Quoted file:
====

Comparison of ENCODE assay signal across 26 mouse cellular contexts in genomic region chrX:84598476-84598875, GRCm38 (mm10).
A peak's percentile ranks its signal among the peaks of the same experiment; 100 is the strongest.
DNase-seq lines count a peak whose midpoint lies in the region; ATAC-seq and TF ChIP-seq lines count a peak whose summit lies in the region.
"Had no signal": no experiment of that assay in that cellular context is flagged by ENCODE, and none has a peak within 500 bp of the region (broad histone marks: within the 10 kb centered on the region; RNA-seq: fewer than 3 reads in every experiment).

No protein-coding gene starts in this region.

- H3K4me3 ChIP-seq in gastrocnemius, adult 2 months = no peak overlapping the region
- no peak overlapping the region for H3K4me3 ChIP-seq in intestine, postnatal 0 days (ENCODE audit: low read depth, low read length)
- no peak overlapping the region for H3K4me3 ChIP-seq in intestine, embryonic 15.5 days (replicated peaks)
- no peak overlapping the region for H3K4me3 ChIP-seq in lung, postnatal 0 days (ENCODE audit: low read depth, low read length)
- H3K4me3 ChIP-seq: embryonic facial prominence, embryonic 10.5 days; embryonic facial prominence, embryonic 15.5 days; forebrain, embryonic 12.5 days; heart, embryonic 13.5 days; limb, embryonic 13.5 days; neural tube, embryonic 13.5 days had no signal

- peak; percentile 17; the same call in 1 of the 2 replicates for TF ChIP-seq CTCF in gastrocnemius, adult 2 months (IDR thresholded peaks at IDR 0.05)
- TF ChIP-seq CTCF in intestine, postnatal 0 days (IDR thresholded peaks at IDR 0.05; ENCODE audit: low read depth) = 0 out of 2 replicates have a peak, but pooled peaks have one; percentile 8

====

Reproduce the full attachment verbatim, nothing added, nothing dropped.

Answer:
Comparison of ENCODE assay signal across 26 mouse cellular contexts in genomic region chrX:84598476-84598875, GRCm38 (mm10).
A peak's percentile ranks its signal among the peaks of the same experiment; 100 is the strongest.
DNase-seq lines count a peak whose midpoint lies in the region; ATAC-seq and TF ChIP-seq lines count a peak whose summit lies in the region.
"Had no signal": no experiment of that assay in that cellular context is flagged by ENCODE, and none has a peak within 500 bp of the region (broad histone marks: within the 10 kb centered on the region; RNA-seq: fewer than 3 reads in every experiment).

No protein-coding gene starts in this region.

- H3K4me3 ChIP-seq in gastrocnemius, adult 2 months = no peak overlapping the region
- no peak overlapping the region for H3K4me3 ChIP-seq in intestine, postnatal 0 days (ENCODE audit: low read depth, low read length)
- no peak overlapping the region for H3K4me3 ChIP-seq in intestine, embryonic 15.5 days (replicated peaks)
- no peak overlapping the region for H3K4me3 ChIP-seq in lung, postnatal 0 days (ENCODE audit: low read depth, low read length)
- H3K4me3 ChIP-seq: embryonic facial prominence, embryonic 10.5 days; embryonic facial prominence, embryonic 15.5 days; forebrain, embryonic 12.5 days; heart, embryonic 13.5 days; limb, embryonic 13.5 days; neural tube, embryonic 13.5 days had no signal

- peak; percentile 17; the same call in 1 of the 2 replicates for TF ChIP-seq CTCF in gastrocnemius, adult 2 months (IDR thresholded peaks at IDR 0.05)
- TF ChIP-seq CTCF in intestine, postnatal 0 days (IDR thresholded peaks at IDR 0.05; ENCODE audit: low read depth) = 0 out of 2 replicates have a peak, but pooled peaks have one; percentile 8